How I See ObamaCare

I’m sitting here, right now, watching the Democratic National Convention on BBC Parliament channel.  I’ve sat through Michelle Obama, some General Motors workers, some people I know and some people I have never heard of.  But one thing has stuck with me in the nearly two hours I have been watching.

One of the Democrats said that under ObamaCare, if an insurer does not spend at least 50% of the customer’s premium on the customer (I use the word customer, not them), then they receive a cheque back.  I do not know how much the cheque would be, maybe the remainder of the 50% that should have been spent on them, or the rest of their premium, but on the face of it, I see this as a damn good idea.

However, after a quick think,and a talk with W, we came to the conclusion that this  may not actually be as good as it seems.

See, getting some of your money back is good for YOU, but NOT for business.  Therefore, the companies will want to make sure they do not directly give you any money back.  They would make sure they hit the 50% target, by sending you for regular checkups.  All well and good, we all know that the earlier illnesses are found, the easier they are to treat.  So, say your health insurer sends you for regular checkups, once every two months, to somewhere approved by them.  Maybe, even, OWNED by them.  So they pay themselves.  With your money.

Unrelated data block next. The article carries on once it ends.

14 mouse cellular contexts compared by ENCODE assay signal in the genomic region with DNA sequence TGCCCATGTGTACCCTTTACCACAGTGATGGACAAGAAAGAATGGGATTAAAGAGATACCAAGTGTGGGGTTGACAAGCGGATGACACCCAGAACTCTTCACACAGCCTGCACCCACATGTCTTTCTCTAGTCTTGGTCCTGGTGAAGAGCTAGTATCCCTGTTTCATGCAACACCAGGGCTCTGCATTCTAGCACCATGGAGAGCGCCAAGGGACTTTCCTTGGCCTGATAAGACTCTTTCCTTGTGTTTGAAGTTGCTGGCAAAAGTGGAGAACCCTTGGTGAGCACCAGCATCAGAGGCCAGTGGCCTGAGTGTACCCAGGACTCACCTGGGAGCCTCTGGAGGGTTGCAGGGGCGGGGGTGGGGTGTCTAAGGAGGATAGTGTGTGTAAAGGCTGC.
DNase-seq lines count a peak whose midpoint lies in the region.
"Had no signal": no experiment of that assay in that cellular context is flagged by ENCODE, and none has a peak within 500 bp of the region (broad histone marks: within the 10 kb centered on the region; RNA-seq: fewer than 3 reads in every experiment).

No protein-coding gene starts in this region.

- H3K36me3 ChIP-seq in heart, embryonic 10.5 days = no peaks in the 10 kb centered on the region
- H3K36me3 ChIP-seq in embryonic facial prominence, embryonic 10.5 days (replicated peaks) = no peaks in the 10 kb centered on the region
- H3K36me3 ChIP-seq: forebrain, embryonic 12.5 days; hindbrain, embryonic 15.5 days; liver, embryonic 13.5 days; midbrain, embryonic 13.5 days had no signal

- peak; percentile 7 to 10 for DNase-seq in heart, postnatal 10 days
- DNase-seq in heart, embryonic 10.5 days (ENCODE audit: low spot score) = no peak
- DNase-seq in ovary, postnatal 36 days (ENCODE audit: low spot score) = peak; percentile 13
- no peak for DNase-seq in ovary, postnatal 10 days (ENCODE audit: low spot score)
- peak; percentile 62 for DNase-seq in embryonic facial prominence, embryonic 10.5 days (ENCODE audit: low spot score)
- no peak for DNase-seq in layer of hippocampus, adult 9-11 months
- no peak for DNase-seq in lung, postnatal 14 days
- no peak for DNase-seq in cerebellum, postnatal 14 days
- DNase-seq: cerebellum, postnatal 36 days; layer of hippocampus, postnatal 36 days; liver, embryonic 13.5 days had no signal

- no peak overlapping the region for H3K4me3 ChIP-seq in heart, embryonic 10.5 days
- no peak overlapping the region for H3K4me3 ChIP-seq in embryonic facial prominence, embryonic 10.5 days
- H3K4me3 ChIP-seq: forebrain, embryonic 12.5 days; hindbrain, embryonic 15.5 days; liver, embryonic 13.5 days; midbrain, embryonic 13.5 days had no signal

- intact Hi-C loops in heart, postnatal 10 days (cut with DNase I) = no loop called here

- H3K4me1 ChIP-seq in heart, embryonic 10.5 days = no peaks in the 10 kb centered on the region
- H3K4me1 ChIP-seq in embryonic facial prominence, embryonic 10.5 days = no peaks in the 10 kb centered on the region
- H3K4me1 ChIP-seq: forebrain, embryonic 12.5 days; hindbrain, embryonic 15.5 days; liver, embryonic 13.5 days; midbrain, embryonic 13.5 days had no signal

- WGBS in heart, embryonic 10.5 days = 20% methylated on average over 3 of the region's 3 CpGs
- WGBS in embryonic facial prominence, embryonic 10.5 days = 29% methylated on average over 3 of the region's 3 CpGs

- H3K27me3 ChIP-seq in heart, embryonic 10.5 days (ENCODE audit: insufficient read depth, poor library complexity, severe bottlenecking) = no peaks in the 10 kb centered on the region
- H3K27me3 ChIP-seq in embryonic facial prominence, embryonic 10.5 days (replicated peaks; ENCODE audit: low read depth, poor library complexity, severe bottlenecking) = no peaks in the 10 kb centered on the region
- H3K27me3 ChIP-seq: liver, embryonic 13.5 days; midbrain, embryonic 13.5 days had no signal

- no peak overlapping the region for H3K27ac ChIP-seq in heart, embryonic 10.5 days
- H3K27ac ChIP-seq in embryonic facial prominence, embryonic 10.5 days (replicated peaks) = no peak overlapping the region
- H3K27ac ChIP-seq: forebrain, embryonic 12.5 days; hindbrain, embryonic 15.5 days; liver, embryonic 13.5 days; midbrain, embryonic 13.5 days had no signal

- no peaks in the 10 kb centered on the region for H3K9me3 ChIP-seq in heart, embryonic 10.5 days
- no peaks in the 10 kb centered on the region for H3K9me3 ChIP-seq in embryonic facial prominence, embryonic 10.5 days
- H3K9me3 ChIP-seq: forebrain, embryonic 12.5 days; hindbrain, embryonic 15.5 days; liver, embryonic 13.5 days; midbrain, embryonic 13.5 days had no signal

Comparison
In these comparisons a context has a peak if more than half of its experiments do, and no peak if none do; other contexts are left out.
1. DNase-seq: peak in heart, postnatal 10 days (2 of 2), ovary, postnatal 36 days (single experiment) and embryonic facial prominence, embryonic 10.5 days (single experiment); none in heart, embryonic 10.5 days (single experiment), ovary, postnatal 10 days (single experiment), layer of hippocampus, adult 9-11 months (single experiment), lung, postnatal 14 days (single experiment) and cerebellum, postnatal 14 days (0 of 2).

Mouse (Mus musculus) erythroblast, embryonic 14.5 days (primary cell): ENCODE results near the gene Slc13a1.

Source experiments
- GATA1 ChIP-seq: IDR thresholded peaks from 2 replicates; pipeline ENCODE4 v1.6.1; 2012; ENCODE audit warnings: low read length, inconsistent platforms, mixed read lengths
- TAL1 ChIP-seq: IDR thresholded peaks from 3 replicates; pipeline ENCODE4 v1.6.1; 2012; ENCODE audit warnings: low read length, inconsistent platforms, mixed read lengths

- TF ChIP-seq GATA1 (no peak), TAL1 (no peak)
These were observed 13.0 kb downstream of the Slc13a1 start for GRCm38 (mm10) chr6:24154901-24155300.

And if something is found, and you do turn out to be ill?  They will raise your premium for the next year, just so they can pay themselves even more of your money, by sending you to an ‘approved’ hospital.  Or, here is a possibility, what if they refuse to renew it next year, citing ‘pre-existing conditions’?

I’ve tried doing some research on this, but to no avail.  I did find this quote though, from http://www.huffingtonpost.com/2012/04/26/health-insurance-companie_n_1455727.html

Insurance companies can issue rebate checks or deduct the money from future bills, but employers who provide health benefits to workers will often pocket the money, rather than the employees.

Which is a nice way of keeping money in the system.  Somewhere.  As everyone knows, a credit note is WAY better than a refund.

 

Can someone help me with some of these questions?

1. If you are found to be ill, can they increase your premium, and by how much?

2. How does the 50% rebate work, do you get all of the money back, or is it 50% minus the amount spent?

3. Can they refuse to renew it if you were receiving treatment for something and they actually HAD to provide you a service?

 

I’m SO glad we have the NHS.

 

George

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2 thoughts on “How I See ObamaCare

  1. 1) If you have private insurance, i.e. not through your employer, this is very possible. But by how much or when that increase would hit, I don’t know. It varies with each insurance company.
    2) No idea on this. I’d never even heard of this rebate thing. I don’t see any individual getting this money. It’ll all be kept by the employers.
    3) They can refuse to deny you coverage any old time they want – and they do – no matter what your insurance is supposed to cover. There are loopholes big enough to drive a truck though in medical insurance policies. They can tell you after you’ve had a procedure that they won’t cover it, and you’ll be stuck with the bill. They can stop your policy whenever they want. They can make it so you can’t renew it.